Next Avenue Logo

The Peace Corps Wants You, Boomers!

You can now say where you want to go and what you want to do

By Richard Eisenberg

Chances are, when you think of the Peace Corps, you imagine altruistic twentysomethings living in huts and toiling away to make life better for residents of undeveloped countries.

While that’s still often true, the Peace Corps is on a tear to attract volunteers 50 and older, hoping to tap their skills and place them around the world.

Today, eight percent of the program’s volunteers are 50 or older. “I’d like it to be closer to 15 percent,” Peace Corps Director Carrie Hessler-Radelet told me.

(MORE: Lifelong Peace Corps Dream Comes True)

Purposeful Effort to Find Older Volunteers

“The Peace Corps has always been open to volunteers of all ages, but we’ve made a much more purposeful effort to recruit older volunteers,” said Hessler-Radelet, the fourth in her family to volunteer for the Peace Corps (at 24, she taught English in Western Samoa).

"We love having older volunteers who bring a lot to the table — a wealth of skills and tested maturity that allow them to make a difference in a community,” she added.

Hessler-Radelet is talking about encore career volunteers like Barbara Jue, 66, a former HR exec who’s now doing business development work for the Peace Corps in Moldova, a small, poor country between Romania and Ukraine. Specifically, Jue is fostering entrepreneurship for young people there, especially women.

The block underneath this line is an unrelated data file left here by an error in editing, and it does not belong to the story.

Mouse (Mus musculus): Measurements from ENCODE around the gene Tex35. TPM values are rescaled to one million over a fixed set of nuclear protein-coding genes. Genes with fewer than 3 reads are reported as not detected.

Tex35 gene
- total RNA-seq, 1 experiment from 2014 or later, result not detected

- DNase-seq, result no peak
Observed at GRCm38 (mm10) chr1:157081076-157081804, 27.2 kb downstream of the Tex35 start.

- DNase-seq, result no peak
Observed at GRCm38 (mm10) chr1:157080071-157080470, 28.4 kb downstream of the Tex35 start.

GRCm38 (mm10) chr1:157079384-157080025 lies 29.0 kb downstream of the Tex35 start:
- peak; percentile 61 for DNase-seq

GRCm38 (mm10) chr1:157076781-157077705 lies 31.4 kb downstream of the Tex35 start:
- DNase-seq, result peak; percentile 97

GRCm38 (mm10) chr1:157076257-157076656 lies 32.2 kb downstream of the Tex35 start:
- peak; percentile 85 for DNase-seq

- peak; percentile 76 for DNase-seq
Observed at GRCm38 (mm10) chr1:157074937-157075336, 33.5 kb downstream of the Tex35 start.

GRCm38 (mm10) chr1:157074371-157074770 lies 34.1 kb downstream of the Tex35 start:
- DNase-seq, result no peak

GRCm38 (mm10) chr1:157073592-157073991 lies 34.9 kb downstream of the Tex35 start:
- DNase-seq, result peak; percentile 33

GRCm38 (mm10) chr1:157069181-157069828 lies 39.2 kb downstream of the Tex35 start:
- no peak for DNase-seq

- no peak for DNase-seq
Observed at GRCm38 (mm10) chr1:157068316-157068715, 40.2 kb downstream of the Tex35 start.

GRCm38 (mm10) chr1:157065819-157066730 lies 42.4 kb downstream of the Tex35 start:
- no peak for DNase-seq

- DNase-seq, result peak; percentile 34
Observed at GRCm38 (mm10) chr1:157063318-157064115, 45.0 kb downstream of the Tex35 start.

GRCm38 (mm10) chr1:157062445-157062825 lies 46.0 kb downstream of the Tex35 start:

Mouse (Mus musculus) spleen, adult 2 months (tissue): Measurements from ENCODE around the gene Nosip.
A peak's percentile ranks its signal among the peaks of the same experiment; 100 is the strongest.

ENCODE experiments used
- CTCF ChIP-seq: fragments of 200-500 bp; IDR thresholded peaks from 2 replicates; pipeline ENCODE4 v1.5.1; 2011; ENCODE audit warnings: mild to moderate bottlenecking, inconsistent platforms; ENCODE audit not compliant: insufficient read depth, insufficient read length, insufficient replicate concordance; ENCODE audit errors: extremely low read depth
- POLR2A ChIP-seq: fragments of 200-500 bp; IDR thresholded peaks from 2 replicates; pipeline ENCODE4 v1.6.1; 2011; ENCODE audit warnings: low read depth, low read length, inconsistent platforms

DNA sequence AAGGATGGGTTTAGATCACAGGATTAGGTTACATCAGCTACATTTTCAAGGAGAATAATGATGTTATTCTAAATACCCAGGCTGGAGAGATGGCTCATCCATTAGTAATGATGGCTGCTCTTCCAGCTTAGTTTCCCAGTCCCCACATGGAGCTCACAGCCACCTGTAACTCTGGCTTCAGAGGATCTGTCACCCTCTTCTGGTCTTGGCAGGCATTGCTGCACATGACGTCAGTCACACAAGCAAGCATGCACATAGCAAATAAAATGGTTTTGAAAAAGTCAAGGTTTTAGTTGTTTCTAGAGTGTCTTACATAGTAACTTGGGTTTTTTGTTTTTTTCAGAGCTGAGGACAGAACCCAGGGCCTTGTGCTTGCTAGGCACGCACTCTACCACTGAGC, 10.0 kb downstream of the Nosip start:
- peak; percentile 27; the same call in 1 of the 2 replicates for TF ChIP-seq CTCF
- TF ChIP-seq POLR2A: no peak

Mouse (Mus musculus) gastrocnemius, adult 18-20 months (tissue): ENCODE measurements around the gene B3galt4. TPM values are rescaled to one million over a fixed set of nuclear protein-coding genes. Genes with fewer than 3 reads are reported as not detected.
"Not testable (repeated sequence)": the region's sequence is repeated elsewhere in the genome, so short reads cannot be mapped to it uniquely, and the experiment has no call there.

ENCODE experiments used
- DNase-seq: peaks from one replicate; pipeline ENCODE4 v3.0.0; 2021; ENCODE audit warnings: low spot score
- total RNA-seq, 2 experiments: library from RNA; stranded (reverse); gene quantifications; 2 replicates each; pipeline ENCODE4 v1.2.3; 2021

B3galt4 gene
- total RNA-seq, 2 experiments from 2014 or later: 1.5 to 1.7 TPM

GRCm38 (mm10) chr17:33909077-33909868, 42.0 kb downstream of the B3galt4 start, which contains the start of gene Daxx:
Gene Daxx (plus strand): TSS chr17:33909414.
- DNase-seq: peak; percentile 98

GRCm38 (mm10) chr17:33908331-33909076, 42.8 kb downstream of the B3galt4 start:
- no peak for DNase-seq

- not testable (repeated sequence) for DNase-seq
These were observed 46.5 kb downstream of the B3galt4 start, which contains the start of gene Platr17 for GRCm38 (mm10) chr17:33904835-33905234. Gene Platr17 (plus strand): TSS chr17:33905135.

“I grew up when JFK was president, so I was enamored by the Peace Corps when it first began,” Jue told me over a FaceTime call. “But I didn’t want to go into it right after college. I had school loans and felt I should go to work and earn a living first.” As Jue neared retirement in 2010, however, “I felt it would be nice to be able to live in another country and work alongside local people there.”

(MORE: JFK's Enduring Legacies for Boomers)

Applying Is Now Quicker and More Personalized

One enticement to lure boomers like Jue: A wholly revamped, simpler, and quicker Peace Corps application process (filling out the forms now takes under an hour, down from the cumbersome 60+-page version which took eight hours). There’s been a 46 percent increase in older applicants since the process was streamlined and 95 percent of those who start the application submit it.

What’s more, the Peace Corps now lets you list your top three choices of where you’d like to volunteer and what you’d like to do there — in the past, if you were selected you went where you were told and did what you were instructed.

You’re not guaranteed to get your first choice — in fact, you’re not guaranteed to be chosen at all (“the demand for the Peace Corps far outstrips the number of positions,” says Hessler-Radelet). But if you’re accepted and can’t get your first choice, the Peace Corps tries to give you your second or third.

(MORE: How Travel Taught Me to Live Simply)

Where You'll Live and for How Long

Peace Corps volunteer tours generally last 27 months, but a Peace Corps Response program placement — for seasoned professionals with at least 10 years of work experience as well as returning Peace Corps volunteers — lasts three months to one year. That program’s application takes just 15 to 30 minutes to complete.